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Fatigue Performance of Large Bolts

TWI Core Research Project 1155/2021


The fatigue strength of bolts is important to structures that experience cyclic loading. The offshore wind industry, in particular, uses bolted flanged connections in offshore wind turbine structures. One of the fundamental aspects which controls the fatigue strength of the connection is the fatigue strength of the bolts themselves, which was the focus of this project.


  • Review the literature in order to document the background to the recommendations in existing fatigue design standards relating to bolts and bolted connections
  • Carry out tests to determine the fatigue performance of large bolts in air and in corrosive seawater environments in order to check whether the current recommendations and thickness correction for threaded fasteners apply to large, galvanised bolts


Tests were performed both in air and in an artificial seawater spray environment.

The bolts tested were fabricated by three manufacturers, with different thread manufacturing routes.

Fatigue tests were carried out with a high mean stress of 60 or 70% of the specified minimum yield strength of the bolt.



As expected, the bolts tended to fail on the loaded flank of the first engaged thread (see Figure 1.).  Galvanised bolts whose threads had been manufactured by rolling had a lower fatigue performance than uncoated bolts with the same thread manufacturing route.  The fatigue performance of galvanised bolts in artificial seawater spray was below their performance in air, but the galvanised coating offered some protection against the corrosive effect of seawater spray, because the fatigue life was only a factor of 1.8 lower than in the in-air performance.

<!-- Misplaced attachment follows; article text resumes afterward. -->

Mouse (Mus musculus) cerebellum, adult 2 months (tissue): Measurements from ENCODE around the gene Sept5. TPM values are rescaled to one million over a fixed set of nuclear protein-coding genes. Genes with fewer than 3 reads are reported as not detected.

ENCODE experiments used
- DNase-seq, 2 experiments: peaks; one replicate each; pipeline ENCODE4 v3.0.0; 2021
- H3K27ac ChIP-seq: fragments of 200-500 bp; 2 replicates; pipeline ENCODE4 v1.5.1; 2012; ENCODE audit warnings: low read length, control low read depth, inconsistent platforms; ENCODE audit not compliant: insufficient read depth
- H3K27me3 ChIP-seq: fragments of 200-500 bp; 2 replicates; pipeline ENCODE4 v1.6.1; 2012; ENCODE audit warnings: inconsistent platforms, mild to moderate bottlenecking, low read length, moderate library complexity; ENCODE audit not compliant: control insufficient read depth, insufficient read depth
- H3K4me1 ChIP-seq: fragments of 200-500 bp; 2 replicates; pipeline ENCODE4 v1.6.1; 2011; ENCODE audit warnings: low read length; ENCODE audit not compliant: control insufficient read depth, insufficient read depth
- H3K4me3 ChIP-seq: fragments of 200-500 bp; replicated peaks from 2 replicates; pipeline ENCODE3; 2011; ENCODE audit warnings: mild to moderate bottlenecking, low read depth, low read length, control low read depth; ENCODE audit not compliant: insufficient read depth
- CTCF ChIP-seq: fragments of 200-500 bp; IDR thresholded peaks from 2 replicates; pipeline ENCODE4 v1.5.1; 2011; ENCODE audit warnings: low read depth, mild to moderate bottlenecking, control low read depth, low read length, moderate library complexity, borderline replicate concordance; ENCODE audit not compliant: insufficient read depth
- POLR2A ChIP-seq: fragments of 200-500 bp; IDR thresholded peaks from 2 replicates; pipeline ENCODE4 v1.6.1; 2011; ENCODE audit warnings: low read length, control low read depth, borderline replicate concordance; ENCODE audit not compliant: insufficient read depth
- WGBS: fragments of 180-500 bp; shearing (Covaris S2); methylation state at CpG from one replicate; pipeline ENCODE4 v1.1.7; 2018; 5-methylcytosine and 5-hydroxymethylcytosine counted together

Users of M72 galvanised bolts can have confidence that the thickness correction in the BS 7608 and DNVGL RP C203 fatigue design guidance documents is applicable when considering the fatigue performance of large bolts. However, the thickness correction recommended in Eurocode 3 and DNVGL ST 0126 over predicts fatigue life, based on the results in this test programme.

The thickness corrected DNVGL RP C203 Class G, or the thickness corrected BS 7608 Class X-20%, design curves are most suitable for describing the fatigue performance of galvanised bolts in air, but the equivalent curves in seawater with cathodic protection (CP) would predict lower fatigue lives than were obtained from the galvanised bolts tested in this programme.

The limited number of test results obtained in this test programme suggest that it would be reasonable to reduce the fatigue life of the in-air DNVGL Class G or BS 7608 Class X–20 % design curves by a factor of two, to calculate the expected fatigue life of galvanised bolts subjected to a seawater spray environment, provided that the galvanised coating remains intact.


This project was funded by TWI's Core Research Programme.

You can read the Report Abstract for this project, as well as download the full Industrial Member Report version if you are a TWI Member company.


Figure 1. Fracture faces of a cracked M72 bolt
Figure 1. Fracture faces of a cracked M72 bolt
Avatar Dr Carol Johnston Consultant

Carol Johnston is a Consultant in the Fatigue Integrity Management section at TWI. Since 2009, she has been carrying out research and running a range of projects related to the fatigue performance and structural integrity of welded joints. Her main area of work is on validation fatigue testing of welds using the resonance fatigue testing technique, and providing consultancy on fatigue design of welded joints.